Harnessing inter-disciplinary collaboration to improve emergency care in low- and middle-income countries (LMICs): results of research prioritisation setting exercise




Background More than half of deaths in low- and middle-income countries (LMICs) result from conditions that could be treated with emergency care - an integral component of universal health coverage (UHC) - through timely access to lifesaving interventions. Methods The World Health Organization (WHO) aims to extend UHC to a further 1 billion people by 2023, yet evidence supporting improved emergency care coverage is lacking. In this article, we explore four phases of a research prioritisation setting (RPS) exercise conducted by researchers and stakeholders from South Africa, Egypt, Nepal, Jamaica, Tanzania, Trinidad and Tobago, Tunisia, Colombia, Ethiopia, Iran, Jordan, Malaysia, South Korea and Phillipines, USA and UK as a key step in gathering evidence required by policy makers and practitioners for the strengthening of emergency care systems in limited-resource settings. Results The RPS proposed seven priority research questions addressing: identification of context-relevant emergency care indicators, barriers to effective emergency care; accuracy and impact of triage tools; potential quality improvement via registries; characteristics of people seeking emergency care; best practices for staff training and retention; and cost effectiveness of critical care – all within LMICs. Conclusions Convened by WHO and facilitated by the University of Sheffield, the Global Emergency Care Research Network project (GEM-CARN) brought together a coalition of 16 countries to identify research priorities for strengthening emergency care in LMICs. Our article further assesses the quality of the RPS exercise and reviews the current evidence supporting the identified priorities.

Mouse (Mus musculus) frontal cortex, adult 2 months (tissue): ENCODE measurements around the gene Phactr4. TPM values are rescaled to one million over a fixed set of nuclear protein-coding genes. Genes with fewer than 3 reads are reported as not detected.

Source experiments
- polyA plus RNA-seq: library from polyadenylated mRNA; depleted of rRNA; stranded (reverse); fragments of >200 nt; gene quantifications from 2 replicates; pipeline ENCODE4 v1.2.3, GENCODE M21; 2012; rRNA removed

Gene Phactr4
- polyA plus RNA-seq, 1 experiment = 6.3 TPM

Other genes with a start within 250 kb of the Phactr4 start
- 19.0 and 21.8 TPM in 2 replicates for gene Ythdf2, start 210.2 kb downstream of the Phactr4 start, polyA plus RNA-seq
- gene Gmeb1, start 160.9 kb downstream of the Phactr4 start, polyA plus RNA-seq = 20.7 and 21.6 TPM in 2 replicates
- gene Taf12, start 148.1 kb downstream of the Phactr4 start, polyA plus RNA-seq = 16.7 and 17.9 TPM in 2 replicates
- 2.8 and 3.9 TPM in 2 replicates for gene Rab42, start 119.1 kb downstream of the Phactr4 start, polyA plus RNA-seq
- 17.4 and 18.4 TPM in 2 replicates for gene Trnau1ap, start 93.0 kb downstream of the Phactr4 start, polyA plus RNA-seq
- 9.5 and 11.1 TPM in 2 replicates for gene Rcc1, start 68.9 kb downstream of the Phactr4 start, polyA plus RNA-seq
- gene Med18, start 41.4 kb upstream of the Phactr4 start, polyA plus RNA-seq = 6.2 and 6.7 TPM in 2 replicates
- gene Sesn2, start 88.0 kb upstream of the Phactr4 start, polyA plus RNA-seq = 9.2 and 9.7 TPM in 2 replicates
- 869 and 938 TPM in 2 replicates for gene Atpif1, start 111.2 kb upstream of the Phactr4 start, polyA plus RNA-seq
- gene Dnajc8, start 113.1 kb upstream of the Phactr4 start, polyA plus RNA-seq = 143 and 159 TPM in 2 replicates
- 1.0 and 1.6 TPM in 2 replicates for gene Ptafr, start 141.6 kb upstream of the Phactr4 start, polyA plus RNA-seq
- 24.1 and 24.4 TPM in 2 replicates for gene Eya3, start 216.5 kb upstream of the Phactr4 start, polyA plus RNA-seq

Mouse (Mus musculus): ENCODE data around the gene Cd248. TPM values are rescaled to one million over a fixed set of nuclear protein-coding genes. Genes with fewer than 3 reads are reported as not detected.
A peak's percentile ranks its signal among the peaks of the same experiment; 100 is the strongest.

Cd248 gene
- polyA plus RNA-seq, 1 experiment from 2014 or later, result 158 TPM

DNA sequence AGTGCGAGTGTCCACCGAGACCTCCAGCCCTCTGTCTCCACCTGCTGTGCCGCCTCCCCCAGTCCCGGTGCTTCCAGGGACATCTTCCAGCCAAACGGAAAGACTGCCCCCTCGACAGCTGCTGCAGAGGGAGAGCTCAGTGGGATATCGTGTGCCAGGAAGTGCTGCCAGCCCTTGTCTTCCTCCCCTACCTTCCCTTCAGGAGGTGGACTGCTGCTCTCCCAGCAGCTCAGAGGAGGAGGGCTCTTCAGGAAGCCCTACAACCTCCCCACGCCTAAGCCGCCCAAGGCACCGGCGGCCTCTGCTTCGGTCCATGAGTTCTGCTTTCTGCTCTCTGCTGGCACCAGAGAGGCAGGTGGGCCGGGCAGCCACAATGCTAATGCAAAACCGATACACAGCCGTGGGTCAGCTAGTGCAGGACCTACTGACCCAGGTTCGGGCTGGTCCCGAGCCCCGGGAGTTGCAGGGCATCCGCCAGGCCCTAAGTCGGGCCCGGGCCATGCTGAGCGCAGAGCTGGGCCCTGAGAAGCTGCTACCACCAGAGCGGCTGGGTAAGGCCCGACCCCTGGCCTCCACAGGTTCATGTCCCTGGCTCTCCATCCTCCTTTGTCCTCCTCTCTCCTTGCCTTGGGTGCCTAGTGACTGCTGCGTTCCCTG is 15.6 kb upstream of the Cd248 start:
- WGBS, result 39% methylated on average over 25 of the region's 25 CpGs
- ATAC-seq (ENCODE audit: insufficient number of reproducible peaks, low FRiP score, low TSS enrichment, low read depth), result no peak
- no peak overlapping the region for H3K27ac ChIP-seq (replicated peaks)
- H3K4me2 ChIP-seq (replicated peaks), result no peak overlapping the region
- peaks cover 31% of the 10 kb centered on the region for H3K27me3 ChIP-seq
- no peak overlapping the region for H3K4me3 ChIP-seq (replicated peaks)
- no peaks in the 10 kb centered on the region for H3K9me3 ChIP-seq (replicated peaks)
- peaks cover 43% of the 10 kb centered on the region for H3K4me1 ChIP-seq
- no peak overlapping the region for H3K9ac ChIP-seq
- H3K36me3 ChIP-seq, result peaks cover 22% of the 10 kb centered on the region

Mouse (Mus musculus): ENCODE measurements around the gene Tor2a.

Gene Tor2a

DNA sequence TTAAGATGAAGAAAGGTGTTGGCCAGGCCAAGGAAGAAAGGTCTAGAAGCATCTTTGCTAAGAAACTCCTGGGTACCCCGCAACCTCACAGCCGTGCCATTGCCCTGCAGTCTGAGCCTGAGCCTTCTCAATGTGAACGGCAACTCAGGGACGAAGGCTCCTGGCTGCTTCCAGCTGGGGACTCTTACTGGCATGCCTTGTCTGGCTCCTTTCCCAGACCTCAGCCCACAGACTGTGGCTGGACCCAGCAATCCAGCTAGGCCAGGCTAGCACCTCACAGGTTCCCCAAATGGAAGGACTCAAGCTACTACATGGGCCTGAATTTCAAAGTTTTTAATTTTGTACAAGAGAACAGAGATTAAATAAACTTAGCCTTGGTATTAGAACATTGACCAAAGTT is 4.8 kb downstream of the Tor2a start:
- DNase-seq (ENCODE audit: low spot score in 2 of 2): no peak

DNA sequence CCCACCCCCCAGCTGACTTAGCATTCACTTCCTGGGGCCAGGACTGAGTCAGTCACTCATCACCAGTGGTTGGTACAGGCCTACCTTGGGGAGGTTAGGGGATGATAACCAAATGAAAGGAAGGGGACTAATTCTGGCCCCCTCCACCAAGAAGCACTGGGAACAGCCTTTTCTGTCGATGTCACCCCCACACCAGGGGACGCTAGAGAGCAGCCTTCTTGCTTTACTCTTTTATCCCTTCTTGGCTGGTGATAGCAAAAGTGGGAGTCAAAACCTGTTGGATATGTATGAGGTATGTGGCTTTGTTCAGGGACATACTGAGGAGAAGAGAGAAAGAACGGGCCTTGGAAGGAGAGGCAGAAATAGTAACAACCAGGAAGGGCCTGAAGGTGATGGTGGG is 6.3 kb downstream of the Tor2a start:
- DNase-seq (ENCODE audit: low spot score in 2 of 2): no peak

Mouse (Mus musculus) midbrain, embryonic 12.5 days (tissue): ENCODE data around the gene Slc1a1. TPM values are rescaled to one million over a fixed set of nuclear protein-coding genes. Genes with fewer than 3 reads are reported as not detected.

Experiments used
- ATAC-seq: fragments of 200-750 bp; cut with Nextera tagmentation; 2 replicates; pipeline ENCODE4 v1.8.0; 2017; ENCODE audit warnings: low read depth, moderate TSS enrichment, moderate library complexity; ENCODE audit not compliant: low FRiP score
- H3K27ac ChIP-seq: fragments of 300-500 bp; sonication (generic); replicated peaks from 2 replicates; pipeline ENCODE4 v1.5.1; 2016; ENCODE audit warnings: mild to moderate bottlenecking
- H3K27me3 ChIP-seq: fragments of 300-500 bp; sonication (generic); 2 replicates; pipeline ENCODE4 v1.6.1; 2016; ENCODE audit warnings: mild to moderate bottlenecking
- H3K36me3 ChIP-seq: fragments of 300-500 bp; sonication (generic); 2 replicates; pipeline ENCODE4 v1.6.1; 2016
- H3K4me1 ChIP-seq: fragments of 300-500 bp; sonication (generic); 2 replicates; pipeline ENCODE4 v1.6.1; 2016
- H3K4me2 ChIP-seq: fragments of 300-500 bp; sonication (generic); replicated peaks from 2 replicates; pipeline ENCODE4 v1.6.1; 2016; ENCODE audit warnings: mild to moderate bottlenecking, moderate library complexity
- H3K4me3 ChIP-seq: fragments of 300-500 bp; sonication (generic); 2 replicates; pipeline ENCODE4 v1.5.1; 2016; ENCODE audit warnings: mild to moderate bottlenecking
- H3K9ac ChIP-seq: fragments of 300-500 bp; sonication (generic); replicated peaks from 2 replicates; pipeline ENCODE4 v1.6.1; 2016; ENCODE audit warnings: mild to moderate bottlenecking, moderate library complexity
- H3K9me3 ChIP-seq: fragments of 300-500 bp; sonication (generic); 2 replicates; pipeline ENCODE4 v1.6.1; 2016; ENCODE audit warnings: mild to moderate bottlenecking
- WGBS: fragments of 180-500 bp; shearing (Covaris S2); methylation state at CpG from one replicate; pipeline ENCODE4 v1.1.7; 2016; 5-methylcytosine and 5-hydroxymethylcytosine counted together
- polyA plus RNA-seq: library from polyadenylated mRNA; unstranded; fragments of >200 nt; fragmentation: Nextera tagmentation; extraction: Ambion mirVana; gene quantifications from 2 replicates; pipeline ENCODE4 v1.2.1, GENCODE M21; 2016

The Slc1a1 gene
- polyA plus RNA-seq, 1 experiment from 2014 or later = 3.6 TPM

Palabras clave


Global health, Research prioritisation, Quality indicators, Emergency care systems, Low resource settings